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What a great essay ! Thanks for that. I do relate so well to owning since my mood so dictates the choice. I use my theater only on weekends but quite a bit then. Usually the end of the week I enjoy the slowest pace films the most, or B films.

I did not know Dr Fowkes but I appreciate this intro more or less of the man here.
 

Robert Crawford

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I realize that there are many newer HTF members who aren't familiar with RAF's legacy on the site.

Robert died just about seven years ago. We created this thread to announce his death and gather as a community to remember him and all his contributions to the forum.

Some newer members might be interested to learn something about the forum's early history and read some of the great remembrances about this great man.
Those were the days, a lot of great HT and film discussion and I miss RAF very much. Our times out in LA during Meets were some great times.
 
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Adam Lenhardt

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In the early days of the Home Theater Forum, moderator Robert A. Fowkes (RAF) posted an essay entitled "Why Do I Own So Many Movies?
Hard to believe that a week from Saturday he'll have been gone seven years. What a tremendous contribution he made to this hobby, and this forum in particular.

What's YOUR answer? :D
Home video has always held a special fascination for me. Even as a kid, the special treat that I loved the most was when my parents would take me to the local video store to rent a movie. The whole process damn near had the feeling of a religious rite for me: perusing all of the VHS boxes on the shelves, figuring out which movie I wanted to watch (a process that could take an hour or more sometimes!) and then bringing the little disc with the number on it, hanging from a little plastic hook glued to the VHS box, up to the register to get the actual movie in a clear plastic case.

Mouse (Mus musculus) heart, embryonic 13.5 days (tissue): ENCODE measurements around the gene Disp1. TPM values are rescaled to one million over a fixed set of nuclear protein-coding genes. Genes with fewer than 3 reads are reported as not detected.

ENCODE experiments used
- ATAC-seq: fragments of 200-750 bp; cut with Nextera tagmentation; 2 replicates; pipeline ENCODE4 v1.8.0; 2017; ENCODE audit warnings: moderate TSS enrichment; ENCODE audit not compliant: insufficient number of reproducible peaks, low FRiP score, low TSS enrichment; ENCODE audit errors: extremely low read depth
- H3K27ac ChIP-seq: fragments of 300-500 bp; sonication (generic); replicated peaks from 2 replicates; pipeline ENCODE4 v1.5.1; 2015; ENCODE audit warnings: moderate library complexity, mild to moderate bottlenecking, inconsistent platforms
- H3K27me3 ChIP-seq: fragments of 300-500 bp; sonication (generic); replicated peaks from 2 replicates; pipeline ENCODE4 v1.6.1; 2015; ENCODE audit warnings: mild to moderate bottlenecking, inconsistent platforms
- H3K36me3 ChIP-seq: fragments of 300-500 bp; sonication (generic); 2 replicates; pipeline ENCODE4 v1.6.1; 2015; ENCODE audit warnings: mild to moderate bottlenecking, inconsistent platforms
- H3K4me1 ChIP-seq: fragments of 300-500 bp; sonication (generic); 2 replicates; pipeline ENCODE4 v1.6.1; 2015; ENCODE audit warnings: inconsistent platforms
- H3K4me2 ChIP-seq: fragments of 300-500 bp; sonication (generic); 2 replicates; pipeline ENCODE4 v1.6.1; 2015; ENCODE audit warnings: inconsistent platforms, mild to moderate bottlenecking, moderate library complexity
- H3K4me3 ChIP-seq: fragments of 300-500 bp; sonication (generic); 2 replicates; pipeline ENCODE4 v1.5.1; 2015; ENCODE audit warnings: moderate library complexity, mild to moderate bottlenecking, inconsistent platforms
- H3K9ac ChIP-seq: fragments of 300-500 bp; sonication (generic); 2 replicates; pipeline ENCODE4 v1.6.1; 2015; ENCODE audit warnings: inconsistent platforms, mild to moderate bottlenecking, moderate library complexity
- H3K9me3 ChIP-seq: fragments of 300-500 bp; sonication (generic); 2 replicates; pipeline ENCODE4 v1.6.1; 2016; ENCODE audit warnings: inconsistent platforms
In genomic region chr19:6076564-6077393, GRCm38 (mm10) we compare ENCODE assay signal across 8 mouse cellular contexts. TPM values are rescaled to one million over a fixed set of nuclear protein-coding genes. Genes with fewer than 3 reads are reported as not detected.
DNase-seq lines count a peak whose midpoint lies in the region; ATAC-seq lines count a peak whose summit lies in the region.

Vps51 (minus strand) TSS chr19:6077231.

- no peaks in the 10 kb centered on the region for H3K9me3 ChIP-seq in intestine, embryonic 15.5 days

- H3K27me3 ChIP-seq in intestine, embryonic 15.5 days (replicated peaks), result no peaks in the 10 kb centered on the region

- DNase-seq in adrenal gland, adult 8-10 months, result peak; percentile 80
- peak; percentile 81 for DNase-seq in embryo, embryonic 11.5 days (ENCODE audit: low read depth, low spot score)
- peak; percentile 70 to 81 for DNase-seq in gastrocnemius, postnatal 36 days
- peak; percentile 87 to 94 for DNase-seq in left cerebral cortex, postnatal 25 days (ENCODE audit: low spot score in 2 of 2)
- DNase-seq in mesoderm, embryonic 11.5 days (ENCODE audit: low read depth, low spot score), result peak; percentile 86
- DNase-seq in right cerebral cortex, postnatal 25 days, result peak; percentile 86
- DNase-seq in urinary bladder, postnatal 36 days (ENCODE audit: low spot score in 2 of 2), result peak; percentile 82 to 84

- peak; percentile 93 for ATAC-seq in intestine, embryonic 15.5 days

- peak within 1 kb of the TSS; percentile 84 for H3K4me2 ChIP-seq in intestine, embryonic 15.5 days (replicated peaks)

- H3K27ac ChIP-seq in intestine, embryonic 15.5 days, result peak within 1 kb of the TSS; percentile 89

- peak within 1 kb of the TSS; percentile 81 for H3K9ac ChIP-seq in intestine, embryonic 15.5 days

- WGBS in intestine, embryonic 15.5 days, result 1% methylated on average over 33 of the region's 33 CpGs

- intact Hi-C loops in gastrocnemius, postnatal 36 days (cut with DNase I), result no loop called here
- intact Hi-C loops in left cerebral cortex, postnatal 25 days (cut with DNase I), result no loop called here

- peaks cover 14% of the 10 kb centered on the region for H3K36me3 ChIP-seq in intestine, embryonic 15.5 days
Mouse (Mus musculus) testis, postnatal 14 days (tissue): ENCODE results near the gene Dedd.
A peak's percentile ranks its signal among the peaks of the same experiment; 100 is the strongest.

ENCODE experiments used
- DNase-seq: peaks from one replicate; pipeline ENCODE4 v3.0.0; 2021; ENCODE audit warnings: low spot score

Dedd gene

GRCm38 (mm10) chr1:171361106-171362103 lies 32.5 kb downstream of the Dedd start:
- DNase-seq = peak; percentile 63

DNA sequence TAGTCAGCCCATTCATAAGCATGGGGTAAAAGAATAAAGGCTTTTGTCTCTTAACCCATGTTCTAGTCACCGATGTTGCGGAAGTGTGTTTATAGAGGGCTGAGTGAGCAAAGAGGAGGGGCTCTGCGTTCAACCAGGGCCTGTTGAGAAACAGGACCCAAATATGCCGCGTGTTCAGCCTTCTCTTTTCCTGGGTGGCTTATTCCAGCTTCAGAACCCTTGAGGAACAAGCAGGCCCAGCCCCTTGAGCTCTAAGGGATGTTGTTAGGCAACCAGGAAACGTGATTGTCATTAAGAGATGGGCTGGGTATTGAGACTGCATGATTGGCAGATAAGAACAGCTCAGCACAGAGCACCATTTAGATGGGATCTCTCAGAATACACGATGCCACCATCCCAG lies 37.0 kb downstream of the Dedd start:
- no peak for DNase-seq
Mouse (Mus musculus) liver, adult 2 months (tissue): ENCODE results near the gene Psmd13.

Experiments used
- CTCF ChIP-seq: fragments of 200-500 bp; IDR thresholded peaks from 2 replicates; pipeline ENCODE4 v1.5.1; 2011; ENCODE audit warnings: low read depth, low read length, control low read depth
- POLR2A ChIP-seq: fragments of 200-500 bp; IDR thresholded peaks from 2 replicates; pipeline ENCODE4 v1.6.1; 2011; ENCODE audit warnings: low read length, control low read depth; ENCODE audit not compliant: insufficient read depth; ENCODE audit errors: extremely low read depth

The idea that something as massive as a motion picture could be contained inside that little plastic cassette was kind of mind blowing to me. And usually when we'd get back home, watching the movie as a family was its own treasured experience.

When DVD first came onto my radar around 2000, it was the right hobby at the right time. My fascination with home video hadn't abated, but my beloved local independent video store had been driven out of business by Hollywood Video. Hollywood Video was a bigger store with a bigger selection, but it didn't have the same ambience. It didn't help that I was older, and therefore less prone to romanticizing the mundane.

So when DVD was priced for consumer purchase, I was happy to cut out the middle man. And as much as I'd loved commercial VHS, DVD represented a remarkable, eye-popping event. Watching the Five Star Collection DVD for the first time video the S-Video port on the television was a genuine event. Every single person in the room was blown away.

As DVD killed off the video stores, including the big chains like Hollywood Video, my growing collection offered me a diversity of options that began to surpass what was available to rent. If going to the video store was cool, having the video store under your own roof was even cooler.

And then Blu-Ray came along, and changed the game again. I remember watching Sound of Music on Blu-Ray, with Maria and the children dancing and singing through 1964 Salzburg standing in for 1930s Salzburg, clear and detailed as could be, and having the same thought I'd had as a child: That a massive motion picture could be contained inside a little silicon disc, in quality exceeding that of most theatrical presentations, was again mind blowing to me.

I don't buy nearly as many movies as I used to, and I don't watch the ones I have nearly as often as I'd like to. But there's still something really cool to me about having a fairly extensive cross-section of cinematic history and achievement sitting in my living room, at my beck and call.
 

Robert Crawford

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Another thing about RAF is he was really into tech and computer stuff. I think he would have bought into streaming too as another way to collect movies. No question, like me, physical media would be the first preference, but he would also adapt too with the technological changes.
 

TonyD

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I own so many because I want them.

Profiler says I have about 2500 currently in my collection.
I’ve probably sold and given away nearly 2000.